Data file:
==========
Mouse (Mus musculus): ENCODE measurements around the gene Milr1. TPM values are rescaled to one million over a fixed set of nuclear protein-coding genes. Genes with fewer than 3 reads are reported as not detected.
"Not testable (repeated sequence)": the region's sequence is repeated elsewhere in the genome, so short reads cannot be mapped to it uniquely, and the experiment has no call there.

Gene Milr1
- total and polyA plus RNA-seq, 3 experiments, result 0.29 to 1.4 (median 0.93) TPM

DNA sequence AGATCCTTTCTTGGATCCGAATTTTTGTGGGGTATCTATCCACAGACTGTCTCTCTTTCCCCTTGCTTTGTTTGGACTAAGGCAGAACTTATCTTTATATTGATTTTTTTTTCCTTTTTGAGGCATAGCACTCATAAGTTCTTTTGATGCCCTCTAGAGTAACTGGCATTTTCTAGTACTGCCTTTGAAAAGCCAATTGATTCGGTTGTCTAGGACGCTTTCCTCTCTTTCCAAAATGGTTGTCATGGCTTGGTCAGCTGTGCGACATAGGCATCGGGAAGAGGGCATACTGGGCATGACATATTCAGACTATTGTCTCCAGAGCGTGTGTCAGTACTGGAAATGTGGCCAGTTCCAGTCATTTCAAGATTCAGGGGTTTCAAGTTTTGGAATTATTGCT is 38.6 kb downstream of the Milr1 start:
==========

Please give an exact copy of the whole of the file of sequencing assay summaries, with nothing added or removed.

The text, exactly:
Mouse (Mus musculus): ENCODE measurements around the gene Milr1. TPM values are rescaled to one million over a fixed set of nuclear protein-coding genes. Genes with fewer than 3 reads are reported as not detected.
"Not testable (repeated sequence)": the region's sequence is repeated elsewhere in the genome, so short reads cannot be mapped to it uniquely, and the experiment has no call there.

Gene Milr1
- total and polyA plus RNA-seq, 3 experiments, result 0.29 to 1.4 (median 0.93) TPM

DNA sequence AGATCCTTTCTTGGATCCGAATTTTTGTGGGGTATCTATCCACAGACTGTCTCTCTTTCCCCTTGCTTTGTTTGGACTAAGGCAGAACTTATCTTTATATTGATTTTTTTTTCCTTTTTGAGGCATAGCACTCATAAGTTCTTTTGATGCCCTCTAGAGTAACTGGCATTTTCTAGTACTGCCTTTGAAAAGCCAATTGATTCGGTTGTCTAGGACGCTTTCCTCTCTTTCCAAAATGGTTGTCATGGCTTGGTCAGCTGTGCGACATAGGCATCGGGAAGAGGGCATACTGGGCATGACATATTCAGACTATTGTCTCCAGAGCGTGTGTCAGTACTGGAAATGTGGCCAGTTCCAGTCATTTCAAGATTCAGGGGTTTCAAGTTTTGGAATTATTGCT is 38.6 kb downstream of the Milr1 start: